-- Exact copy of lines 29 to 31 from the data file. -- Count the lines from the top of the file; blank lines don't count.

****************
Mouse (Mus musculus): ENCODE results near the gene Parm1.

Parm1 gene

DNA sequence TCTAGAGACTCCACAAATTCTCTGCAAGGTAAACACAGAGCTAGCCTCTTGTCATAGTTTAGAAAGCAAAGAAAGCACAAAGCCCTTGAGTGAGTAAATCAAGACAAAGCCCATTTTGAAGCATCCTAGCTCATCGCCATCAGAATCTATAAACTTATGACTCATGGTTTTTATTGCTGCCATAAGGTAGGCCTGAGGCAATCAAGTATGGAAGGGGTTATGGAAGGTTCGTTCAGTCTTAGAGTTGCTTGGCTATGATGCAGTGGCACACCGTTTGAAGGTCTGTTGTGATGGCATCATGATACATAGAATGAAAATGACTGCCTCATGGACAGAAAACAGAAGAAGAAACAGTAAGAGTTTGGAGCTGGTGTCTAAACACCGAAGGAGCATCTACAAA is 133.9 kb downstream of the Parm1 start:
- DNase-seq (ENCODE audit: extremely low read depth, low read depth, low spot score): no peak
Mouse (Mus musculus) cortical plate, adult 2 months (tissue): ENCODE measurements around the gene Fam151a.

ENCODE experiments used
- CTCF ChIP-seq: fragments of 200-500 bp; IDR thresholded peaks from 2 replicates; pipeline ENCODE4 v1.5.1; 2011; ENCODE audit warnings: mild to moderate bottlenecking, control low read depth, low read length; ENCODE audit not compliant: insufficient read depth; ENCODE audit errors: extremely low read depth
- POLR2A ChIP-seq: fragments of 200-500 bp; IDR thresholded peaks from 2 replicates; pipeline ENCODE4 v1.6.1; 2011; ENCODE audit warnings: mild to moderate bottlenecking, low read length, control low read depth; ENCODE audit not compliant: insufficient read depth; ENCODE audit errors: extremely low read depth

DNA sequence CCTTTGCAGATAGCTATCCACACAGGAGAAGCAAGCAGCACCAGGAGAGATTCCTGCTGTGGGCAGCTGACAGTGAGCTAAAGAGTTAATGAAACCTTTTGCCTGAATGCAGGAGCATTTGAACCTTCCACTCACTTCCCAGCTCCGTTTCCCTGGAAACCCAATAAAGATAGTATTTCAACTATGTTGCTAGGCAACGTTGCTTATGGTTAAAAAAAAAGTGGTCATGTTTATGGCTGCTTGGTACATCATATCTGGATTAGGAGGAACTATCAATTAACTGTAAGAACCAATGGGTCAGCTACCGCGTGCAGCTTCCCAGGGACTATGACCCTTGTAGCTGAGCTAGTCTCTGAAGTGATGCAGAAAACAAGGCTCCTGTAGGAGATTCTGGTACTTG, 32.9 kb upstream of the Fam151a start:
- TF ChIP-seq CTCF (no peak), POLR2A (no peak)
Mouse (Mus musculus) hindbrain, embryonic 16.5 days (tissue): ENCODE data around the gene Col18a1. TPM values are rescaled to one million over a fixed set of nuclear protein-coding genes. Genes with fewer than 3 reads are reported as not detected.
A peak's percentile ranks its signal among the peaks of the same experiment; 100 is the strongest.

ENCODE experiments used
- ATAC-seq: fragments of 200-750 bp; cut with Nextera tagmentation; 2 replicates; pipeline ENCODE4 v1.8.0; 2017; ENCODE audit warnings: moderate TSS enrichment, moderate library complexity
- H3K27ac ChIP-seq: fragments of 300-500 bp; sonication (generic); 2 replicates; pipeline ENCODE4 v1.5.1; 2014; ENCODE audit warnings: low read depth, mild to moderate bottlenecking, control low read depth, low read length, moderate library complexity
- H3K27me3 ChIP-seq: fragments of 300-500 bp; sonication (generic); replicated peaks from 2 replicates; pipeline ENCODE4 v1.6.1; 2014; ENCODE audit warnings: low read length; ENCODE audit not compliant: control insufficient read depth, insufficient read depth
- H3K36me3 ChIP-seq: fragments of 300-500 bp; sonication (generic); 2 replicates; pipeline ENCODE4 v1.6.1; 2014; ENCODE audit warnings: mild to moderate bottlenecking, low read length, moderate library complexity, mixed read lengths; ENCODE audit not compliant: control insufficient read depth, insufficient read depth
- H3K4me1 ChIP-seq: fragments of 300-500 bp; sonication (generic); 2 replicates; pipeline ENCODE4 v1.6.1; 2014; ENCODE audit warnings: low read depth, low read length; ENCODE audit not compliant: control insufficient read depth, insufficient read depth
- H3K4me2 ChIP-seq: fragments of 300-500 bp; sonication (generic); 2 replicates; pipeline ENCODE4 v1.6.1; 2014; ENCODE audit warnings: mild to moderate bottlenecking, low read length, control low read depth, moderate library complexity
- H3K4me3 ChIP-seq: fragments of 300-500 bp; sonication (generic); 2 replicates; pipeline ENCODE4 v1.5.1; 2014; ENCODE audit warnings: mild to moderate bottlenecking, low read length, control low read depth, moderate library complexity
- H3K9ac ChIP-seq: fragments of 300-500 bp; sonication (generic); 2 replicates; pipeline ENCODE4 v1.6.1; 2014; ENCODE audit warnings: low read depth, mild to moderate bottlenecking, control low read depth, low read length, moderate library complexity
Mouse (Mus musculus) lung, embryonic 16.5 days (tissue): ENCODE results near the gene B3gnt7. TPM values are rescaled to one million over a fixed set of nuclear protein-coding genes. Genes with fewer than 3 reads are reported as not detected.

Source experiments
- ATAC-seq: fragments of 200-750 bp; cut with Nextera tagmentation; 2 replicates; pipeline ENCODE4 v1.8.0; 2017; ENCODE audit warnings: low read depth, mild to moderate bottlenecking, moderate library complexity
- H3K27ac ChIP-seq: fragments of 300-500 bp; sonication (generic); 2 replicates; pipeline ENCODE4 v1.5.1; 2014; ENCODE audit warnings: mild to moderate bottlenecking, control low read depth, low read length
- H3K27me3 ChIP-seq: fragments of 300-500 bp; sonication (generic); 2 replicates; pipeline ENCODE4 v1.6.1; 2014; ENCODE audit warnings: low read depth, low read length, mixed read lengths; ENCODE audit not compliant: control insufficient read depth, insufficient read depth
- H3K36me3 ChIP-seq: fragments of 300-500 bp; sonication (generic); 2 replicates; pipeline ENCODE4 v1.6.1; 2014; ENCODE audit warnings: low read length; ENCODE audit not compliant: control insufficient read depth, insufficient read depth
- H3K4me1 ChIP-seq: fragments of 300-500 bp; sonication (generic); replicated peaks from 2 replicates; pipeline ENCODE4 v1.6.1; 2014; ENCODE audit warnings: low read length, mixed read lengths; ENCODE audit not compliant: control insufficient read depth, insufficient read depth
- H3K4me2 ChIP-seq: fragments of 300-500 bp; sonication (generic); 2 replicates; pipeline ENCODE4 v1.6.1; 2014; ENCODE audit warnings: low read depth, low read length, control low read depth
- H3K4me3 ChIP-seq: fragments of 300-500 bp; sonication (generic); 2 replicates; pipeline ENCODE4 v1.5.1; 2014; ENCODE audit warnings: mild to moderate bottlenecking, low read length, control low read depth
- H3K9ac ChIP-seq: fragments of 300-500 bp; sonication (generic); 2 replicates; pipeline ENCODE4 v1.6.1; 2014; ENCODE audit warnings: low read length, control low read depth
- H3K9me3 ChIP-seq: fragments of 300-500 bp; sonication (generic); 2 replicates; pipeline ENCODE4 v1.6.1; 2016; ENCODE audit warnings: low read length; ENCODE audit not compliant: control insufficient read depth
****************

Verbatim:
- H3K4me2 ChIP-seq: fragments of 300-500 bp; sonication (generic); 2 replicates; pipeline ENCODE4 v1.6.1; 2014; ENCODE audit warnings: low read depth, low read length, control low read depth
- H3K4me3 ChIP-seq: fragments of 300-500 bp; sonication (generic); 2 replicates; pipeline ENCODE4 v1.5.1; 2014; ENCODE audit warnings: mild to moderate bottlenecking, low read length, control low read depth
- H3K9ac ChIP-seq: fragments of 300-500 bp; sonication (generic); 2 replicates; pipeline ENCODE4 v1.6.1; 2014; ENCODE audit warnings: low read length, control low read depth